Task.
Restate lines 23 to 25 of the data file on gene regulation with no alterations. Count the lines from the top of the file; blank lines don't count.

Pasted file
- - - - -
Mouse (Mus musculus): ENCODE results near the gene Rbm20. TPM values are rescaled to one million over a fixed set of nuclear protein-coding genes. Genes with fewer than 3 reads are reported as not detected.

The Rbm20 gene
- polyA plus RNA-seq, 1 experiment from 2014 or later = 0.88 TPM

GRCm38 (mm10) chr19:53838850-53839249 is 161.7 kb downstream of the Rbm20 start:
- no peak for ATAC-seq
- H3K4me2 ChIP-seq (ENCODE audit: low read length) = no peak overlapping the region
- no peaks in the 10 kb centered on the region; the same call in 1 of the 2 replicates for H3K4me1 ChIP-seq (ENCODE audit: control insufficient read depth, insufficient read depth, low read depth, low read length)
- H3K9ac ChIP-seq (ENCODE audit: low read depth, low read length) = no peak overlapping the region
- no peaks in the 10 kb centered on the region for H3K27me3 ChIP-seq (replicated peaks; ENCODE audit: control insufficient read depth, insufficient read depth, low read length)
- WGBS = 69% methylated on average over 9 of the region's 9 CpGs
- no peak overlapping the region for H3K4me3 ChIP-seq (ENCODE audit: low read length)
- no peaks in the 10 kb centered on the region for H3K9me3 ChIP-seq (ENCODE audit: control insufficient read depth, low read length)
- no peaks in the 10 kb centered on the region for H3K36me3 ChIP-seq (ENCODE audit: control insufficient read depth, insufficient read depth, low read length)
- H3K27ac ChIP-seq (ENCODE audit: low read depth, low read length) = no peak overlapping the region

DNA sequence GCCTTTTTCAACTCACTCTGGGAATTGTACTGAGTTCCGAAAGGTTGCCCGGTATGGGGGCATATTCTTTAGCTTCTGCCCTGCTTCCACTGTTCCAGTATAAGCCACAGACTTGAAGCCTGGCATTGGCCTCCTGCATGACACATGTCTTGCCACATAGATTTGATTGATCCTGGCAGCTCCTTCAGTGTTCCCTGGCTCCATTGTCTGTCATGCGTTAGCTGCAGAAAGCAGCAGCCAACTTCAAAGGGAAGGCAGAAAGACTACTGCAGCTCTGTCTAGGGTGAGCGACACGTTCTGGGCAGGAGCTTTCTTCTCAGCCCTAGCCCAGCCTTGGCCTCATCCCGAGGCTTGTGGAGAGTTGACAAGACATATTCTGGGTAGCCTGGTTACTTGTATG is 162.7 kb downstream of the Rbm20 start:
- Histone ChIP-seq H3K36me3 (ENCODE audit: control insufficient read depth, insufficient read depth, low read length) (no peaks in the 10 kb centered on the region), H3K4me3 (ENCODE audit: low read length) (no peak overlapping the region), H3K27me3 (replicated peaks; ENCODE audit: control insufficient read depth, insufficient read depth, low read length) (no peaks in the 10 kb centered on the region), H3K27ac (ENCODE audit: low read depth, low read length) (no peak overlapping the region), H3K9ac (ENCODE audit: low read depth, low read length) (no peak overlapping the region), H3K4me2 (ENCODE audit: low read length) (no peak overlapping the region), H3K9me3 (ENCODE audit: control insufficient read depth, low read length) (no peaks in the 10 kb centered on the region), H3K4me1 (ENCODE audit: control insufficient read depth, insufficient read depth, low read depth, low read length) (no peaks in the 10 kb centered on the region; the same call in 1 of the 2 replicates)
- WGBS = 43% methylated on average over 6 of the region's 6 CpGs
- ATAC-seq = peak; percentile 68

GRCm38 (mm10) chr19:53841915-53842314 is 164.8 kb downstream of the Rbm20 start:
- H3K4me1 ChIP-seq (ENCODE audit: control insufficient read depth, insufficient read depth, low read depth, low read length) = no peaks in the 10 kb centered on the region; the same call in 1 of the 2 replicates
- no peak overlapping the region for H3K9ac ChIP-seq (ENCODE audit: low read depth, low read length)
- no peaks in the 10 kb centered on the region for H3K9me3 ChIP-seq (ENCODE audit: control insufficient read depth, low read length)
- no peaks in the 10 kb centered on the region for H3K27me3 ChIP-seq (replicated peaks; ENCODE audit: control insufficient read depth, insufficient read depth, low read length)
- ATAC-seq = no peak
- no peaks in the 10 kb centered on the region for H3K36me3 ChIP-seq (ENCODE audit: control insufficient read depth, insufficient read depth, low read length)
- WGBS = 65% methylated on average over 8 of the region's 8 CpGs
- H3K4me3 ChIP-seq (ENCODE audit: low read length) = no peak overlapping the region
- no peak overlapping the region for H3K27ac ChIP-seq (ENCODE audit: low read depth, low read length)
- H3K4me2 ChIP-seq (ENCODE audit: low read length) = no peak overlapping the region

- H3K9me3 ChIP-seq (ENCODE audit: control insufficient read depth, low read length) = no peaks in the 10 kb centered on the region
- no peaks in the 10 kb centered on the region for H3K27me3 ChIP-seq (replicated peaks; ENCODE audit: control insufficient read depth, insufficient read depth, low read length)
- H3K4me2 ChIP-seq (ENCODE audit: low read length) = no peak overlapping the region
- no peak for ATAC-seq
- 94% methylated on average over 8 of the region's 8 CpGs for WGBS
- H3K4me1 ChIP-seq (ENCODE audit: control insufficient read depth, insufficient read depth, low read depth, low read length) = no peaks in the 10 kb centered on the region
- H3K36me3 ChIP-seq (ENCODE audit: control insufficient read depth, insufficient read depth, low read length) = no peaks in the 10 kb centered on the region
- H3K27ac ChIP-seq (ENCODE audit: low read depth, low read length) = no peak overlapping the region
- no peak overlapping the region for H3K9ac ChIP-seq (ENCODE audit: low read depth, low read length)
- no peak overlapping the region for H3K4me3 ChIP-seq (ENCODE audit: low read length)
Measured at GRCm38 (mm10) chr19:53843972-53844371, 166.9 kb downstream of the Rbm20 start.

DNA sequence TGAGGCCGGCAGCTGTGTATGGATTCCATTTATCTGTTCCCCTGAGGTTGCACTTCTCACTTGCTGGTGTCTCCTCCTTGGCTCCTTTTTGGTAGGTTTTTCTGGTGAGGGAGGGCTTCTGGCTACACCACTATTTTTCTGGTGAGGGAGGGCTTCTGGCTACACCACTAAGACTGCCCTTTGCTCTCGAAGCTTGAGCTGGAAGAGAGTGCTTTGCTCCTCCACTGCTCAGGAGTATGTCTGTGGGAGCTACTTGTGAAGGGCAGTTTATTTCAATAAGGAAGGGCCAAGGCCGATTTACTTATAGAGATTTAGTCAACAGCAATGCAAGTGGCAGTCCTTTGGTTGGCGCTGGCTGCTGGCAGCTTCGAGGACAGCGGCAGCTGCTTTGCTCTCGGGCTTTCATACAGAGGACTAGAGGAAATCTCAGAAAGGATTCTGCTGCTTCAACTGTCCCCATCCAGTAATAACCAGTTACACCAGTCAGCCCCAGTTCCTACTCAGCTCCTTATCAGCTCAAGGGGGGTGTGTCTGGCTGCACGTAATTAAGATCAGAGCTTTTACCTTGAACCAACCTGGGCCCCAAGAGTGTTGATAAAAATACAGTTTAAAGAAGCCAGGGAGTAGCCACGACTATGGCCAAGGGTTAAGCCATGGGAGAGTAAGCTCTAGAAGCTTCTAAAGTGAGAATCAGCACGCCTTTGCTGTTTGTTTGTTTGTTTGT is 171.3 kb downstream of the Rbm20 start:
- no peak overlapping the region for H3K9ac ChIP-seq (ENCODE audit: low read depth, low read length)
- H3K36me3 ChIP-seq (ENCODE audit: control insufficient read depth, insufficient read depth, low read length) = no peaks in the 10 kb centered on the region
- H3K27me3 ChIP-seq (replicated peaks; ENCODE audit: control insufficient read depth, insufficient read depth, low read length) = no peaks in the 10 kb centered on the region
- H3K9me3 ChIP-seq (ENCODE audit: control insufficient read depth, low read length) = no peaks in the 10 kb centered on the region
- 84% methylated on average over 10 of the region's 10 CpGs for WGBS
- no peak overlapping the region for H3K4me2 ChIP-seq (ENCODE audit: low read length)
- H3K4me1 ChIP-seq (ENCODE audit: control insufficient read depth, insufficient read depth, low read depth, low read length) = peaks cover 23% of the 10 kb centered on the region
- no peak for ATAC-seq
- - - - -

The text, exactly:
- no peaks in the 10 kb centered on the region for H3K27me3 ChIP-seq (replicated peaks; ENCODE audit: control insufficient read depth, insufficient read depth, low read length)
- ATAC-seq = no peak
- no peaks in the 10 kb centered on the region for H3K36me3 ChIP-seq (ENCODE audit: control insufficient read depth, insufficient read depth, low read length)